The common thread between a vintage clothing store, the pop group Sheppard and the television series Mystery Road
In the heart of a mining town in Western Australia’s outback sits a vintage store with a secret weapon.
Sue Pugl, owner of Sassy Sues in Kalgoorlie, recognizes that it can be difficult to find unique retro clothing in the regions.
Lucky for her, Sue’s nieces and nephew make up the Sheppard pop trio.
The Brisbane-based group, whose song Geronimo hit 400 million streams on Spotify this month, are helping deliver vintage clothing to the store from their travels around the world.
A framed photo of the siblings can be found on Sue’s desk next to the cash register, where the ARIA award in their hands is only visible on closer inspection.
“I love bright colors and pink,” says Amy Sheppard, discussing op shopping secrets like a pro.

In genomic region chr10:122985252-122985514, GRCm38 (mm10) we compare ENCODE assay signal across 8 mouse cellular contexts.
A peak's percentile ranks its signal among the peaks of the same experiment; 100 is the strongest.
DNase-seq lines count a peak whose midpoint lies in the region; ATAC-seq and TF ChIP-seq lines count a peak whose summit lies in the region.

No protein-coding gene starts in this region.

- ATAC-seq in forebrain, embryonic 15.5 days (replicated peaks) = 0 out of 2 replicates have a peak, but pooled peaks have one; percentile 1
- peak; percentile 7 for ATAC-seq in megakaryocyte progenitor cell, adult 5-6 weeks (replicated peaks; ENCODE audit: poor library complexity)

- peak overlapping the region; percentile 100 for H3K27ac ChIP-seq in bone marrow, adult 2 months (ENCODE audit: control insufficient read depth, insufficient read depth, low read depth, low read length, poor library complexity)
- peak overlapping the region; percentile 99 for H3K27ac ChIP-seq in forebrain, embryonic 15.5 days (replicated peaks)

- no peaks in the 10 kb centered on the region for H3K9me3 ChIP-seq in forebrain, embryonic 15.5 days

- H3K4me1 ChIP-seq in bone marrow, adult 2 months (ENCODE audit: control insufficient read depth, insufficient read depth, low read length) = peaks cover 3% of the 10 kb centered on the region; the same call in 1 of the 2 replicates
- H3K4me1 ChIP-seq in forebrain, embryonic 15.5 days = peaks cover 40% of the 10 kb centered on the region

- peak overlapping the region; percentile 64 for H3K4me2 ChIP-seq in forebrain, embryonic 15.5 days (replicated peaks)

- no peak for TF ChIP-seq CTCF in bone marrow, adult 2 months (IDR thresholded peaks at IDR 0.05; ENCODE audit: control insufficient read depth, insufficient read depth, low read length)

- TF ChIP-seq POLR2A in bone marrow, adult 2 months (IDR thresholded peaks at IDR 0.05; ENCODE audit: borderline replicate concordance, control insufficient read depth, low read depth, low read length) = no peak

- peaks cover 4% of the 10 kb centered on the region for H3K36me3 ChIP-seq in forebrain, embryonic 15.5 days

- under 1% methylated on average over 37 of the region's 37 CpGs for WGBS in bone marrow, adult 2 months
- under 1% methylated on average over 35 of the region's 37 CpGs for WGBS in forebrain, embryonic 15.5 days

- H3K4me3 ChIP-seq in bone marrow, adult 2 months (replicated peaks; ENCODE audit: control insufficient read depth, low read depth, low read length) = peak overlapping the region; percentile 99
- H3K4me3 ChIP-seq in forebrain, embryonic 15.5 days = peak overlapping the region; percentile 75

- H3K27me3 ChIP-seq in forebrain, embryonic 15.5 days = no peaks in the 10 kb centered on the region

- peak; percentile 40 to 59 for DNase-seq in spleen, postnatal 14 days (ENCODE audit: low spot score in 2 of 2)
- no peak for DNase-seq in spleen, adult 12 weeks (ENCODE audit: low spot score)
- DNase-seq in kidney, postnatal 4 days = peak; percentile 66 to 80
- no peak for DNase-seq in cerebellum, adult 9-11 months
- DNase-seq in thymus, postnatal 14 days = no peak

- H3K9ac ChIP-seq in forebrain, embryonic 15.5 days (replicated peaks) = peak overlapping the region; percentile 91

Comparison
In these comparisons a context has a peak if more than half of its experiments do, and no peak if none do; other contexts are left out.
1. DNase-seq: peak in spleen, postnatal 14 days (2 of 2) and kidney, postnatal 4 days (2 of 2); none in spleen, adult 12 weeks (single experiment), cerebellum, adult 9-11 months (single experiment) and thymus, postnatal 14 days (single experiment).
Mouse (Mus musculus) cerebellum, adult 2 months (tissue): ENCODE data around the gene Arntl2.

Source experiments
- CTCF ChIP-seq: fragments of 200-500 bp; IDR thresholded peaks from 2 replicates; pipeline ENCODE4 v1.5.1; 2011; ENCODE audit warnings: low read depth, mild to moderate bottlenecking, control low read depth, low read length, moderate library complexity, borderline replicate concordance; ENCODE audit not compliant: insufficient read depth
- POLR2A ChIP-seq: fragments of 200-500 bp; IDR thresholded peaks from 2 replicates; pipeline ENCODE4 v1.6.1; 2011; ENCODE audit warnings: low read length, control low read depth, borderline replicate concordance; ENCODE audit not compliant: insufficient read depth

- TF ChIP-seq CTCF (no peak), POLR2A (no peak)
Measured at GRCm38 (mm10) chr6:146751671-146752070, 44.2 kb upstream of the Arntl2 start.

While the last two years of lockdown have confined Sheppard’s touring schedule to Australia, their aunt’s shop is decorated with pieces from Germany to New York, thanks to the group’s previous world tours.
A very family business
Sue says that while there are a lot of vintage items in the store, her mother Zora is the most valuable.
Zora Pugl, known as “Baba,” helps Sue around the store and sheds more than a tear as she talks about her daughter and grandchildren.
The 83-year-old is no stranger to fashion either, recently wearing a designer dress to singer Amy’s wedding this year.
Kalgoorlie’s clothes on the big screen
Sheppard isn’t the only connection between show business and the outback vintage store.
The crime drama Mystery Road: Origin, set in the ’90s, has just wrapped up filming in Kalgoorlie for its final season.
The production team used vintage clothing to dress the actors.
Sue says she’s glad the TV crew found her.
“We’ve worked a lot together, they just say ‘oh we need this’ and I’m trying to find it.”
Ms Lamera said she would usually have to look for a buyer in Sydney to send clothes for a period production.
“The biggest problem with regional funding and filming in the regions is that they don’t have a lot of stores, especially that stuff,” Ms. Lamera said.
“I hope this never goes away.”